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Shell that downed Utahn in Nam finds him again

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Toilet paper.

Warm beds.Liberty.

These are things Dale Osborne is grateful for, though not necessarily in that order.

On the Fourth of July, the 65-year-old former Navy pilot talked about his blessings while fingering the remnant of a 57-millimeter anti-aircraft shell that downed his plane in the Vietnam War.

Osborne managed to eject from his A-4 Skyhawk before it crashed, but it seems the 30-year-old casing has found him again, this time to remind him of life's good things instead of to take them away.

The brass form was mailed to Osborne, who lives in Salt Lake City, last month, after surfacing in a suburb of Warsaw, Poland. A Vietnamese inscription on the casing, dated Sept. 23, 1968, reads, "Shell that shot down an A4 on the spot. A gift from the Nghe An Province (Air Defense) Group."

The Pentagon began looking for Osborne after military records showed that Osborne was the only pilot that went down that day in the Nghe Air Province, stated an e-mail message from Bob Destatte, at the U.S. government POW/MIA office.

Destatte e-mailed the find to Colorado resident Mike McGrath, president of the NAM-POWs Inc. And McGrath forwarded it to a surprised Osborne.

"It was kinda like, is it real?" said Osborne, remembering the day the package came. "I wanted to have it, but it came with mixed emotions. It brought back a bunch of bad memories that I hadn't thought about," he added.

The fact that the artillery shell was preserved as a souvenir is characteristic of the way the North Vietnamese celebrated individual victories in their battle with the Americans.

Even today, the remains of an American B-52 juts hauntingly from a small pond in Hanoi where the wreckage landed. A marker at the edge of the pond tells how the bomber was brought down.

Another marker miles away recalls how city residents hauled a downed flyer from a lake and took him into custody. A pile of helmets taken from captured American pilots anchors a display in a Hanoi museum about Vietnam's military campaigns dating back to the expulsion of the French in the 1950s.

On that day in 1968, Osborne, then 35, had been flying a reconnaissance trip, was to bomb Vietnamese military installations and search for Navy lieutenant commander Brian Woods, who had been shot down two weeks before.

When the shell hit Osborne's cockpit, shrapnel tore up his legs, arms and head, lodging pieces as big as a quarter into his flesh that have never been removed.

Osborne, who lost consciousness after ejecting, was taken as a prisoner of war by the Vietnamese military and was held for 41/2 years. But he found the captured Brian Woods: It was Woods who would feed him, change him, and take care of him as a cellmate in prison.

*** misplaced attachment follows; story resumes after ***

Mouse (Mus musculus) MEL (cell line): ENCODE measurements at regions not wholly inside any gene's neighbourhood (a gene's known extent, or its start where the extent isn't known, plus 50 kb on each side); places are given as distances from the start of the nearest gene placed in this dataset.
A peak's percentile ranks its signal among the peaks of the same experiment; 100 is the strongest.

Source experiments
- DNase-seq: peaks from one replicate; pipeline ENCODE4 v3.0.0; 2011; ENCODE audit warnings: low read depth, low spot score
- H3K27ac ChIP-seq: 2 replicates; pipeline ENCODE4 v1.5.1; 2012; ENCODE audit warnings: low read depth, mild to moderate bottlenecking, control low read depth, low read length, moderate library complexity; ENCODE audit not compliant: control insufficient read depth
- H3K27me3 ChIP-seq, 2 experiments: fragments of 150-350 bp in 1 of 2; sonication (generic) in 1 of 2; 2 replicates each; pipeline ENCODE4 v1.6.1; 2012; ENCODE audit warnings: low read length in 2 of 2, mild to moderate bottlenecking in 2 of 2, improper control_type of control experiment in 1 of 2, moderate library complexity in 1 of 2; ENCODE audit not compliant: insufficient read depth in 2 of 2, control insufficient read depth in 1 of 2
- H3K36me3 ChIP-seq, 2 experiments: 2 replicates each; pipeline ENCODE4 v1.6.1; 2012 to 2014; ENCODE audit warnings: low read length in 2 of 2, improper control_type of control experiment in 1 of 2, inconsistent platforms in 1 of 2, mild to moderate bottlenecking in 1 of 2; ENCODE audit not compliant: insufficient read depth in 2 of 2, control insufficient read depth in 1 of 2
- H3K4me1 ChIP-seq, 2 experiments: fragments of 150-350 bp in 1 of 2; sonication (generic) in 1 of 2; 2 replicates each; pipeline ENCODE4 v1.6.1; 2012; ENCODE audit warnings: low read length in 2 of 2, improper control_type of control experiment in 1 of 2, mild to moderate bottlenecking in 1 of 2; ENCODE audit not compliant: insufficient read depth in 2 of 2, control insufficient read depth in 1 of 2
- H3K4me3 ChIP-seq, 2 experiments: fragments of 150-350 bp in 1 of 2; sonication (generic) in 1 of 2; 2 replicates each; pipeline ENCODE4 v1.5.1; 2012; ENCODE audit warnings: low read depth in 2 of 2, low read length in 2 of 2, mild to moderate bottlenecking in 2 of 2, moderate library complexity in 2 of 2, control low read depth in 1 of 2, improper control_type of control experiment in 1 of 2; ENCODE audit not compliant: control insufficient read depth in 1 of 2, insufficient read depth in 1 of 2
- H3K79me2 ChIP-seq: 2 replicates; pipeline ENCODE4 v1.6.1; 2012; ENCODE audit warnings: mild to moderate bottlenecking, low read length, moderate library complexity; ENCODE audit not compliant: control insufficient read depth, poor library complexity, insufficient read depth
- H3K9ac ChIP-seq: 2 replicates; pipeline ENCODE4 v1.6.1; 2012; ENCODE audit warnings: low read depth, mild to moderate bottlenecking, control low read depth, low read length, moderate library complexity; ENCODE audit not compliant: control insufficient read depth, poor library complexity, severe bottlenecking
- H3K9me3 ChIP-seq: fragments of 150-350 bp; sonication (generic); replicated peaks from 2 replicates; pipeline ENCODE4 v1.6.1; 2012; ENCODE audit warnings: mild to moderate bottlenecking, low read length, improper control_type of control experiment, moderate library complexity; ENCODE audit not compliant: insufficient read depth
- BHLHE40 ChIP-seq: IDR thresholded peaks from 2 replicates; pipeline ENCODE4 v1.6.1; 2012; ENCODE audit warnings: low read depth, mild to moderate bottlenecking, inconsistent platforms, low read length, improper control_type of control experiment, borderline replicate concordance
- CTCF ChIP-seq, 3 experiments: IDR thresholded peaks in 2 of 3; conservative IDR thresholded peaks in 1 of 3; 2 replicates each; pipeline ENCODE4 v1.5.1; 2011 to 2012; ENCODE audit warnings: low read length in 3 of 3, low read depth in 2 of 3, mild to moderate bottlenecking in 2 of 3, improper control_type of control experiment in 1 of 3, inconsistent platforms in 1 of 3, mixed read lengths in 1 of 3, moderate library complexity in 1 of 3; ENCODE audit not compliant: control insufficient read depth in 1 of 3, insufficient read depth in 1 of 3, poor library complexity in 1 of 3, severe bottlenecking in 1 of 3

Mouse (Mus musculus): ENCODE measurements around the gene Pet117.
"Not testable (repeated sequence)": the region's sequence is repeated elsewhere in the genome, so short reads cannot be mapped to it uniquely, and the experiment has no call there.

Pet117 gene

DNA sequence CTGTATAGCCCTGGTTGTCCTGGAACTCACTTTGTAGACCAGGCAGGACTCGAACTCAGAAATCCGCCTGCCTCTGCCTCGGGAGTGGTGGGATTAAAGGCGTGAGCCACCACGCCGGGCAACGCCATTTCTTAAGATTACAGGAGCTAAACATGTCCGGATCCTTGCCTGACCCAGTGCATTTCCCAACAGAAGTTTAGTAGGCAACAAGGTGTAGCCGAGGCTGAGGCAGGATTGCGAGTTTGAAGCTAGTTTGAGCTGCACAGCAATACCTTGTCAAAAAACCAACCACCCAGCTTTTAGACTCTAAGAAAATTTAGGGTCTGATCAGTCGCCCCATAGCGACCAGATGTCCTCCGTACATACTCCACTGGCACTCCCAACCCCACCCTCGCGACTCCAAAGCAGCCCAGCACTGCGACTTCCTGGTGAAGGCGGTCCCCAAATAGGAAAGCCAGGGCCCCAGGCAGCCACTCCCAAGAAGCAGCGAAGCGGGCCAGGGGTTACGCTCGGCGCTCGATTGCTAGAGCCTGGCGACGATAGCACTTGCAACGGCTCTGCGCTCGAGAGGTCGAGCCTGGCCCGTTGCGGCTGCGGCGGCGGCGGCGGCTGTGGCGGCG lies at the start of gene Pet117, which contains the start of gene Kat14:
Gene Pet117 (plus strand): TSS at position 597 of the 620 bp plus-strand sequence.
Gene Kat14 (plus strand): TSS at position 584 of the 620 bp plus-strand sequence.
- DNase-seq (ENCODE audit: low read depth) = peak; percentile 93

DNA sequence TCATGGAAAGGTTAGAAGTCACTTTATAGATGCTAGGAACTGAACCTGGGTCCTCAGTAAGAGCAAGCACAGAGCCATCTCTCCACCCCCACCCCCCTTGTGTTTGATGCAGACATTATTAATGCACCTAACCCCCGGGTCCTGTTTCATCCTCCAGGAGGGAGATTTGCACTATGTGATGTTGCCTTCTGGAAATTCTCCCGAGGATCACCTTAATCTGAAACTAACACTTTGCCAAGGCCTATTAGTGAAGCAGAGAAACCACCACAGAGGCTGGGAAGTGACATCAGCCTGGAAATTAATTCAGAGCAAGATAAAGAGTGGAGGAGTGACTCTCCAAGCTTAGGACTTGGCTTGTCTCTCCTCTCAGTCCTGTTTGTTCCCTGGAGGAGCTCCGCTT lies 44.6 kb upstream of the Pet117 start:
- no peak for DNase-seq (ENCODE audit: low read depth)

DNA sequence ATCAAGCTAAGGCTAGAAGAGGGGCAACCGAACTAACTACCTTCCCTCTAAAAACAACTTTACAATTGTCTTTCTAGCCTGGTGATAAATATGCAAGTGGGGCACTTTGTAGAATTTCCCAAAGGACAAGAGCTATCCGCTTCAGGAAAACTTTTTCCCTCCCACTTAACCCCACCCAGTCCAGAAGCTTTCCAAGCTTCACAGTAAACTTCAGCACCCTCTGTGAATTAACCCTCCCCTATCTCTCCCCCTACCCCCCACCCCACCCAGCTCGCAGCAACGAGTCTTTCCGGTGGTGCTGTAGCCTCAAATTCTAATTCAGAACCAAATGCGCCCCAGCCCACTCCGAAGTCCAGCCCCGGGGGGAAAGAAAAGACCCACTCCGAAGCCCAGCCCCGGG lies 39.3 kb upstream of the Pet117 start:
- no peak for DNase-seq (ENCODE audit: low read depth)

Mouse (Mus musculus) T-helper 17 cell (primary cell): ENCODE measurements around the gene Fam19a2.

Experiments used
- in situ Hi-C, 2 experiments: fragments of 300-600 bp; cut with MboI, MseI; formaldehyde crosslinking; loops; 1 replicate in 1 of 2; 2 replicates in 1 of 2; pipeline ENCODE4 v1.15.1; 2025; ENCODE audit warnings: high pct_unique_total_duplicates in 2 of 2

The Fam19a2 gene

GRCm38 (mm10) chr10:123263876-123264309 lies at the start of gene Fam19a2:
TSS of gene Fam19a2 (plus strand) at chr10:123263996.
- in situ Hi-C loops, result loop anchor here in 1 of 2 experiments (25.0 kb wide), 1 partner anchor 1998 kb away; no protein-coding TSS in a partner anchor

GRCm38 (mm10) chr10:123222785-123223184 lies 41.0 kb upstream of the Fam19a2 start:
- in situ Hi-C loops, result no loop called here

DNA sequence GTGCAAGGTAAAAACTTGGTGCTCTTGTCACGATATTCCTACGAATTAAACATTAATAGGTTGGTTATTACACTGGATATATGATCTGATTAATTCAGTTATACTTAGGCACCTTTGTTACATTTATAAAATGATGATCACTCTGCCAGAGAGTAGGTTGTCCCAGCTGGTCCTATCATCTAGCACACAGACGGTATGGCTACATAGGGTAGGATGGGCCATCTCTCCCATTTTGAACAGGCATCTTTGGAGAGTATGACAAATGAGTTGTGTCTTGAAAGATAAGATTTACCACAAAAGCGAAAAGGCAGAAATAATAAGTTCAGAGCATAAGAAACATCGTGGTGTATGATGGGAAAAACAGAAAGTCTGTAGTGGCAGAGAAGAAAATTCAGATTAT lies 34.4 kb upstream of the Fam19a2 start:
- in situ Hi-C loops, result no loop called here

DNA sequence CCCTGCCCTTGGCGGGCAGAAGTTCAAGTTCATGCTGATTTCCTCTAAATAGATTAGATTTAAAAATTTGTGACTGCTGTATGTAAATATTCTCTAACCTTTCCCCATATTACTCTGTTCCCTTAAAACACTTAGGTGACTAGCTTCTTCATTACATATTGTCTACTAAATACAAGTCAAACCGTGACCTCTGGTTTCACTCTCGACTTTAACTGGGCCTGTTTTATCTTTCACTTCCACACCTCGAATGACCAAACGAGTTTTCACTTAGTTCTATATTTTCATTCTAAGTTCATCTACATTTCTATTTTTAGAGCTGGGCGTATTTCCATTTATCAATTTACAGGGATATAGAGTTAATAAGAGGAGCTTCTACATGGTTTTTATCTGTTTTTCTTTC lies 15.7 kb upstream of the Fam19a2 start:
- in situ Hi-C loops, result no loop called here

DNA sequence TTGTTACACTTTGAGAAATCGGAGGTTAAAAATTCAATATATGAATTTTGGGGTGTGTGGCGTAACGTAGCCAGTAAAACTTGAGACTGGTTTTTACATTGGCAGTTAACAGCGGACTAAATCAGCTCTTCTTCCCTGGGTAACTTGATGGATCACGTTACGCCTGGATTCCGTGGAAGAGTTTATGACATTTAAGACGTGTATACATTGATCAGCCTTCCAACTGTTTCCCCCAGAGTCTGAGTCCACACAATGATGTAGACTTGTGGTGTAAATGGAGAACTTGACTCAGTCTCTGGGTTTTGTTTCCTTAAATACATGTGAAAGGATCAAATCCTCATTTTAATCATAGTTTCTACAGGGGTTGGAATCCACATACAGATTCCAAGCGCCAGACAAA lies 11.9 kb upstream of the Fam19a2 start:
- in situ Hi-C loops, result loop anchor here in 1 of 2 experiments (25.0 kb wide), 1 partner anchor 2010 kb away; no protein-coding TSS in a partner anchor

Gobel James, now a retired Air Force Colonel in Scottsdale, Ariz., also helped Osborne when the two shared a cell for a couple of years.

"He was a tough guy, a tough resister," said James. "If he hadn't been so tough, he probably would have died."

James remembered the huge scars Osborne received while lying on his blistering, bare back while being transported in a truck to the "Hanoi Hilton" prison camp. At one point, guards found termites in Osborne's back wounds after finally turning the incapacitated man over.

But there were good times, Osborne said. The prisoners would share packages mailed to them from home with their cellmates, and one day Osborne received a package with little chocolate pieces in the box.

Every day for a couple of weeks, he and his cellmates savored two pieces each, rationing out the delicacy.

The happiest time came when American B-52s continuously bombed the area for eight or nine days. Loud as thunder, the bombs would shake the buildings, and the plaster would fly off, said Osborne, his blue eyes bright.

"They forced the Vietnamese to end the war," he explained.

Osborne went home with the first group of POWs to leave the prison camps on Feb. 12, 1973. But he believes that not all of the men were released.

"I have always thought that all of the prisoners did not come home," he told the Deseret News. Though he was just speculating, he said, Osborne thought some prisoners were taken to Russia, China, and perhaps even Laos, Cambodia and northern Vietnam.

Only 660 POWs were recovered of 3,600 missing servicemen in the Vietnam War, added McGrath, in a phone call from Colorado Springs. McGrath verified that Osborne is one of five Utah Vietnam POWs still alive.

Osborne, who served 20 years in the Navy, said he was raised with the military in his blood. His father fought in World War I. Two older brothers flew in World War II, one of them died in Belgium.

"I have a strong feeling for America," Osborne said, sitting beside the dull, dented shell casing. As he continued talking, naming the things he is grateful for as an American, liberty was at the very top of that list.